Saturday, September 3, 2016

Prompt #259 – Tips for Poets

 

Hi, blog readers! I hope July and August were good months for you! As we end the summer reruns and move back to regular prompts and posts, I thought it might be a good time to review some of the things that poets can do, or not do, to make their work better. With that in mind, I hope you find the following useful.


  • Read! It’s important to “know” both time-honored and contemporary poets. Whenever possible attend readings and participate in workshops – learn what other poets are doing in their work, and be part of the poetry community.
  • Write little – embrace the minute on the way to the universal.   
  • Be aware that every poem needs a strong emotional center that doesn’t smother meaning with sentiment. (There’s a big difference between sentimentality and poetic sentiment.) And … every poem should have an obvious meaning as well as underlying meanings.
  • Understand that overstatement and the obvious are deadly when it comes to writing poetry. Many promising poems don’t measure up because they’re over-written. Don’t ramble on and don’t try to explain everything. Think about this: a poem with only five great lines should be five lines long.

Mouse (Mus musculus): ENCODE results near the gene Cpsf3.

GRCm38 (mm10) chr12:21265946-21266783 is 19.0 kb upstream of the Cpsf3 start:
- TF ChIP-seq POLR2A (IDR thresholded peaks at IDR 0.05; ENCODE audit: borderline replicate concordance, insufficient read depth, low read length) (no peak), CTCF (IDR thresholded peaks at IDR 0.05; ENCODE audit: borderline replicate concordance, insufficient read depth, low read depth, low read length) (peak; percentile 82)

• Remember what Dylan Thomas wrote, “You can tear a poem apart to see what makes it tick … you’re back with the mystery of having been moved by words. The best craftsmanship always leaves holes and gaps … so that something that is not in the poem can creep, crawl, flash or thunder in.”
  • Beware the dreaded Prose-o-saurus! A lot of people who “write poetry” work from a prose impulse and a prose logic. They arrange their writing in lines and stanzas that make the writing look like poetry when it really isn’t. It’s a kind of poetry masquerade.
  • Memoir poems can be wonderful if they are not exercises in journaling that are presented as poems. If you write in this genre, ask yourself, “Is this a poem, or is this a diary entry?”
  • Work on a sense of immediacy (even when you write in the past tense). Stay away from the passive voice, and be wary of words that end in “ing.”
  • Avoid over-use of adjectives and too many details (bulk without substance doesn’t work).
  • Eliminate prepositions whenever you can (i.e., the sky’s length rather than the length of the sky)
  • Be specific – avoid abstractions and generalizations. Imagery is key. Write about things, not ideas. William Carlos Williams wrote: “No ideas but in things.” Tell it “like it is” in specifics, not through philosophical musings on the “meaning of it all.”
  • Each poem you write should include at least one image that makes your readers gasp.
  • Tune your ear to natural rhythms, especially if you are writing free verse. Develop a sense of sound in your poems (sonic impression): use alliteration, assonance, and internal rhymes. Read your poem aloud – listen!
  • Avoid the slippery slime of lofty language and literary affectation. Neither big words nor literary pretensions will save a bad poem and may weaken a potentially good one. Be real!